Top British military official Stuart Peach has hit back at claims that the UK green-lit bombings on innocent Syrians in the name of fighting Islamic State. He said UK forces were “meticulous” in avoiding civilian casualties.
Chief of the Defence Staff Air Chief Marshal Sir Stuart Peach said Islamic State (IS, formerly ISIS) was a “really wicked and evil enemy” that used civilians as human shields. He added that the RAF had carried out “the most carefully planned air campaign in history.”
According to its damning report on the coalition forces by Amnesty International, residents were trapped as fighting raged in the streets between IS militants and the Kurdish-led Syrian Democratic Forces (SDF), who were supported by coalition airstrikes. Escape routes for civilians were riddled with IEDs, put there by Islamic State, which also positioned snipers to shoot those trying to flee.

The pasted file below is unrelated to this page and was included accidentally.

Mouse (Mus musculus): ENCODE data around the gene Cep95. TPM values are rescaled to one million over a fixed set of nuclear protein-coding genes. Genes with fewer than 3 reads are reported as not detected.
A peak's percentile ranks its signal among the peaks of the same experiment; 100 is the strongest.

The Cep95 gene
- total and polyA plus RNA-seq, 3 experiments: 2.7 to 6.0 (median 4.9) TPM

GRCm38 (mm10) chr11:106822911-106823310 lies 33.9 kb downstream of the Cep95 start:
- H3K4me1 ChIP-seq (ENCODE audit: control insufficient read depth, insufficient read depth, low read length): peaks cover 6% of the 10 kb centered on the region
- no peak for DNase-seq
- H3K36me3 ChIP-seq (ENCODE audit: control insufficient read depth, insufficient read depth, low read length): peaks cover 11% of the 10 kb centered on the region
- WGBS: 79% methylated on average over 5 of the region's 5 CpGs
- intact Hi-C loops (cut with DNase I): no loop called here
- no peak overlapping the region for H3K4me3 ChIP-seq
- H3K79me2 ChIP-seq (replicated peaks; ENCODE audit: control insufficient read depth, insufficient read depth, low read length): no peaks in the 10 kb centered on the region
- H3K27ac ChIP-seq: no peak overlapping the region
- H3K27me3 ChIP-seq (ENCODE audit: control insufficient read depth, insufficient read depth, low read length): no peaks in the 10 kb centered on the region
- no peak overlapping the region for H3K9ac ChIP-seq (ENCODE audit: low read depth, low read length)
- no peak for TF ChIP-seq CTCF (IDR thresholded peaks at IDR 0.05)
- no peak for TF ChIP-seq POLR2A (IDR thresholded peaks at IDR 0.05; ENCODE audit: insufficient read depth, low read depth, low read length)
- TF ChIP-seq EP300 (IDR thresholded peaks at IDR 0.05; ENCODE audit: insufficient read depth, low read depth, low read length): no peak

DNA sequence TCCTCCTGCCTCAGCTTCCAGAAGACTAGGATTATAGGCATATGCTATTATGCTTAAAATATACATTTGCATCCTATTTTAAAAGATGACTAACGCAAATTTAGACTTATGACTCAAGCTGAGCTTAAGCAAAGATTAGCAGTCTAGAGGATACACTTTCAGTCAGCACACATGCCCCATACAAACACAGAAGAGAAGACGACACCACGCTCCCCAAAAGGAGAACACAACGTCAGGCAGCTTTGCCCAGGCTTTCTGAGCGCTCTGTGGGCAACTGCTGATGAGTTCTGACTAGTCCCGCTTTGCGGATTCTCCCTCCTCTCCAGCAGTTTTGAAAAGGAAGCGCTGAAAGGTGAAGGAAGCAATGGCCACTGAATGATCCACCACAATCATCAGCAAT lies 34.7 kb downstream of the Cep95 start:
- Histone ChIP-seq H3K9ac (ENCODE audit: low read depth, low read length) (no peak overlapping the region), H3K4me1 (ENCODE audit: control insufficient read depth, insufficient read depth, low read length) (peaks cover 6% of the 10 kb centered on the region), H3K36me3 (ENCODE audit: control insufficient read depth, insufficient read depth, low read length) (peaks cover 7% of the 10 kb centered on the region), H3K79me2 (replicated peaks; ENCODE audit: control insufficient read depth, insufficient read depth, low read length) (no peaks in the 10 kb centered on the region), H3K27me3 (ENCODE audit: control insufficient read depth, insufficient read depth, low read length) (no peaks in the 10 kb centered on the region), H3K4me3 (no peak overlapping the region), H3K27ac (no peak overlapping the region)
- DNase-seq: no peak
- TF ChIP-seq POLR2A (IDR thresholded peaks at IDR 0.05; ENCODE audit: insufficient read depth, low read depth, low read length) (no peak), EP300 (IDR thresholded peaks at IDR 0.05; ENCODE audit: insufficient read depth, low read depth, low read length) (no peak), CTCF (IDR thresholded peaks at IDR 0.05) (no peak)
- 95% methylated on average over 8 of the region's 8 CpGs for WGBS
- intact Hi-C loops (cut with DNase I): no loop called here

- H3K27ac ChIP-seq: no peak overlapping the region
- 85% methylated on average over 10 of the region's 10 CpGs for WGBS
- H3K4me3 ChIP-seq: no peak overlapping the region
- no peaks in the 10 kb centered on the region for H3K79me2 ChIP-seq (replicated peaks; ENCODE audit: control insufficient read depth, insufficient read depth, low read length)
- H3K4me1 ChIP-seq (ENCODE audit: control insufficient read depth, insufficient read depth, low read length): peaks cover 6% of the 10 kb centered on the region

Amnesty International claims that during the four-month operation to eradicate Islamic State, the US-led coalition – which includes British forces – killed hundreds of civilians and injured many more.
Peach does not accept the claims made by Amnesty International. He said any allegation of civilian harm, with evidence of time and place, was properly investigated. Peach has overseen the battle against IS as chief of the defense staff for the past two years.
Accusations made against Peach’s defense forces come months after he warned that Russia could cut off UK undersea cables in an anti-Moscow scare campaign.
Peach warned that a modernized Russian Navy, using “both nuclear and conventional submarines and ships,” could attack sea lines of communication. Less than a month later, Defence Secretary Gavin Williamson was parroting the same claims to the media. He told the Guardian that “thousands and thousands” could be killed if Moscow attacked Britain’s undersea cable energy lines. The claim was dubbed anti-Russian scaremongering.
Air Chief Marshal Peach has also said “Russia is a concern,” and that the Salisbury chemical attack and cyber-attacks are “becoming more regular, almost routine.” Russia has vehemently denied any involvement in the Skripal poisoning.
Next week, he will relocate to Brussels to take on a new job as chairman of NATO’s Military Committee.
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